The underlying, essential element of success in business affairs is to follow the established laws of high-class dealing. Keep to broad and sure lines, and study them to be certain that they are correct ones. Watch the natural operations of trade, and keep within them. Don’t even think of temporary or sharp advantages. Don’t waste your effort on a thing which ends in a petty triumph unless you are satisfied with a life of petty success. Be sure that before you go into an enterprise you see your way clear to stay through to a successful end. Look ahead. It is surprising how many bright business men go into important undertakings with little or no study of the controlling conditions they risk their all upon.
Study diligently your capital requirements, and fortify yourself fully to cover possible set-backs, because you can absolutely count on meeting set-backs. Be sure that you are not deceiving yourself at any time about actual conditions. The man who starts out simply with the idea of getting rich won’t succeed; you must have a larger ambition. There is no mystery in business success. The great industrial leaders have told again and again the plain and obvious fact that there can be no permanent success without fair dealing that leads to wide-spread confidence in the man himself, and that is the real capital we all prize and work for. If you do each day’s task successfully, and stay faithfully within these natural operations of commercial laws which I talk so much about, and keep your head clear, you will come out all right, and will then, perhaps, forgive me for moralizing in this old-fashioned way. It is hardly necessary to caution a young man who reads so sober a book as this not to lose his head over a little success, or to grow impatient or discouraged by a little failure.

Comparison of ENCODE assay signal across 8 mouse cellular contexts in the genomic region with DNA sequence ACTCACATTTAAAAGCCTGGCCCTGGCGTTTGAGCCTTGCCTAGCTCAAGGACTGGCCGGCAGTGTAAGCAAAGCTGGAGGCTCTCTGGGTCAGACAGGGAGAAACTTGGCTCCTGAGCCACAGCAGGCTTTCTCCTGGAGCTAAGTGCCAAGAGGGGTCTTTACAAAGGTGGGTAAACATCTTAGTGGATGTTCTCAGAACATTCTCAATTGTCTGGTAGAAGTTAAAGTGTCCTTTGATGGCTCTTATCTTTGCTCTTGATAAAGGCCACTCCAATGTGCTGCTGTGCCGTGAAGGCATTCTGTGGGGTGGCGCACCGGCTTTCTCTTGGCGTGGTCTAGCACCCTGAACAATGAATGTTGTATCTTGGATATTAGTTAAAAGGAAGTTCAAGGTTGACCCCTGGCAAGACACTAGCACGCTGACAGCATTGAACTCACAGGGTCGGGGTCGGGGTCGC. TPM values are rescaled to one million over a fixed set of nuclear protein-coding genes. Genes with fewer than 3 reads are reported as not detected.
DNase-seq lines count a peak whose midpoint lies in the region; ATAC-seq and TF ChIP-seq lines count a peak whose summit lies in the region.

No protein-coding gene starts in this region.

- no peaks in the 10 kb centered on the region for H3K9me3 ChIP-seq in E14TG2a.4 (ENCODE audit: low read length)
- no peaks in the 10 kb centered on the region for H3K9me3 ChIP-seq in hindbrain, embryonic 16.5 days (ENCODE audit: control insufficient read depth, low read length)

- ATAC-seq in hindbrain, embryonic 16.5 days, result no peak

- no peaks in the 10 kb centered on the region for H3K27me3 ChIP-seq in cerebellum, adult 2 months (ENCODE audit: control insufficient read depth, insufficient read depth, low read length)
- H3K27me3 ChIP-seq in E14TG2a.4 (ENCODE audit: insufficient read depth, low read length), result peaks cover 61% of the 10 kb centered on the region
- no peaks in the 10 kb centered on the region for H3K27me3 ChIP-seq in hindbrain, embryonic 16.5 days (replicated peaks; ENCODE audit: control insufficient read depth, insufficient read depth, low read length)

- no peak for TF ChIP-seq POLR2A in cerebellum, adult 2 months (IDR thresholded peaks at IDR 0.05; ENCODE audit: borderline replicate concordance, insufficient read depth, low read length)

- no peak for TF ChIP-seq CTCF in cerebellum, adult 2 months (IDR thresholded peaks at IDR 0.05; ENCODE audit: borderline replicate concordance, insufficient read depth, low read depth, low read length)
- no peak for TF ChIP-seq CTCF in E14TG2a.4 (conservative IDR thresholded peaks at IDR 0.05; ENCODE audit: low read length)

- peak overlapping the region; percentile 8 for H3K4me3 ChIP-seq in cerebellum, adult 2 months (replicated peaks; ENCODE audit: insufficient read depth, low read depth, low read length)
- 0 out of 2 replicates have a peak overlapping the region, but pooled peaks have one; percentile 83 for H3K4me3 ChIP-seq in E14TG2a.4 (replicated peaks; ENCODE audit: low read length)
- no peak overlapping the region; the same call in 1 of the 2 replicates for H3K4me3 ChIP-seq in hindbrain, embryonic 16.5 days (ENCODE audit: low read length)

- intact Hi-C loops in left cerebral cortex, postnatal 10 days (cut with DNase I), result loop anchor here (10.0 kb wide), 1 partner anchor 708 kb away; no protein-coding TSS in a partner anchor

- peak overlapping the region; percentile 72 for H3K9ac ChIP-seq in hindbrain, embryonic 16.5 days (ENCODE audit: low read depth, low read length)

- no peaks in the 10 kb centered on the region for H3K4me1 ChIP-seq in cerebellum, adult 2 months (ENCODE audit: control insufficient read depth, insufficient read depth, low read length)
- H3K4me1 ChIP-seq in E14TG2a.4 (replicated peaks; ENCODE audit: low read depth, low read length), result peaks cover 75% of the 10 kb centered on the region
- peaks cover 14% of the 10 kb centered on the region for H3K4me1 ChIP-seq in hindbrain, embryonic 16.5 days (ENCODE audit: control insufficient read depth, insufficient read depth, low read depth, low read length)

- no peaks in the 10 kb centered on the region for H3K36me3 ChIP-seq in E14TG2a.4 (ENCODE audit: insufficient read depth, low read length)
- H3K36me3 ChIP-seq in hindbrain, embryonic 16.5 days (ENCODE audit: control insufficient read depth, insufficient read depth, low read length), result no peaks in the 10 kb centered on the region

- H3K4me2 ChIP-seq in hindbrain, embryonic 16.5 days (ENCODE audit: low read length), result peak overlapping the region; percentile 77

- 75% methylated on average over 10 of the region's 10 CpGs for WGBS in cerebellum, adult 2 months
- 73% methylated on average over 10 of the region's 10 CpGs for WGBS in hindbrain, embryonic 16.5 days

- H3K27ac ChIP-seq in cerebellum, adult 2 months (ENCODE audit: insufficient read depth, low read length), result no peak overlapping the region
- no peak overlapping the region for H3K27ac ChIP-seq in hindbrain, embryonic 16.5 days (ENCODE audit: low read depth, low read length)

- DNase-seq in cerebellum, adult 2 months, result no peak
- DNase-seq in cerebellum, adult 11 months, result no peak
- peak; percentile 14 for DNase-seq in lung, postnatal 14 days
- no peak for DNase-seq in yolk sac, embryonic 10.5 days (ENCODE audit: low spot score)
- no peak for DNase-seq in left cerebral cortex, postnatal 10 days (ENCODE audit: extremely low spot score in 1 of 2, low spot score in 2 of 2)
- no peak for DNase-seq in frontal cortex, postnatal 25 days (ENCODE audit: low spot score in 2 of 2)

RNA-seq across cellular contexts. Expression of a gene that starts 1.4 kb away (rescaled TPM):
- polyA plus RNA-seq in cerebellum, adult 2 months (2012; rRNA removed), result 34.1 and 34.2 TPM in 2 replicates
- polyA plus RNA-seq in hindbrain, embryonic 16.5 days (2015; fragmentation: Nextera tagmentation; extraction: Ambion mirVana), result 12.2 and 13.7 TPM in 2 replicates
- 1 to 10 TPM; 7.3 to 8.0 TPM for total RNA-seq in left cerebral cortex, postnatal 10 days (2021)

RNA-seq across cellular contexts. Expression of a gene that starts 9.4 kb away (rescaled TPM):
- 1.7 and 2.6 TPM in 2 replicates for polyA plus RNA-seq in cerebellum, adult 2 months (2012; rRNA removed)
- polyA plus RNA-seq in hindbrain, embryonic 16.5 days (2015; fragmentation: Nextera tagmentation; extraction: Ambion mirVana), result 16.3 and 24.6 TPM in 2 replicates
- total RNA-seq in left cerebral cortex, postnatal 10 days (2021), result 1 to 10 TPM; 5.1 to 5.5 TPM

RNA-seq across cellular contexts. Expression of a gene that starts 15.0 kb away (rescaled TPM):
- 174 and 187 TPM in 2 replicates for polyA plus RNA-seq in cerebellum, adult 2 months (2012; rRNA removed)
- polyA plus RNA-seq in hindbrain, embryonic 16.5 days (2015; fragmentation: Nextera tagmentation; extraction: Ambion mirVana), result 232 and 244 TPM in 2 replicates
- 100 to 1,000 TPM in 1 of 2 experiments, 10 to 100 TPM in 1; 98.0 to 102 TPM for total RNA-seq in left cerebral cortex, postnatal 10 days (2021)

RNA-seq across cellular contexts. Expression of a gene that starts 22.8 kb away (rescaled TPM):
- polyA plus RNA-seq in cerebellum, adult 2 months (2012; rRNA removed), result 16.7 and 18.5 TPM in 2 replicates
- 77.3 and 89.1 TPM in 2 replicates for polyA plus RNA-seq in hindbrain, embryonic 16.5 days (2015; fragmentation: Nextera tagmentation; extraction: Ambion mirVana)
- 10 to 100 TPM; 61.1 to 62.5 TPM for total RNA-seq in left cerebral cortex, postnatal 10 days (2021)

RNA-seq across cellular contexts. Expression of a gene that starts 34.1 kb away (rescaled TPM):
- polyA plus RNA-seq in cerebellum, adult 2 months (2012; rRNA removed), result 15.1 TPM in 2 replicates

I had desired to retire from business in the early nineties. Having begun work so young, I felt that at fifty it was due me to have freedom from absorption in active business affairs and to devote myself to a variety of interests other than money making, which had claimed a portion of my time since the beginning of my business career. But 1891-92 were years of ominous outlook. In 1893 the storm broke, and I had many investments to care for, as I have already related. This year and the next was a trying period of grave anxiety to everyone. No one could retire from work at such a time. In the Standard we continued to make progress even through all these panic years, as we had large reserves of cash on account of our very conservative methods of financing. In 1894 or 1895 I was able to carry out my plans to be relieved from any association with the actual management of the company’s affairs. From that time, as I have said, I have had little or no part in the conduct of the business.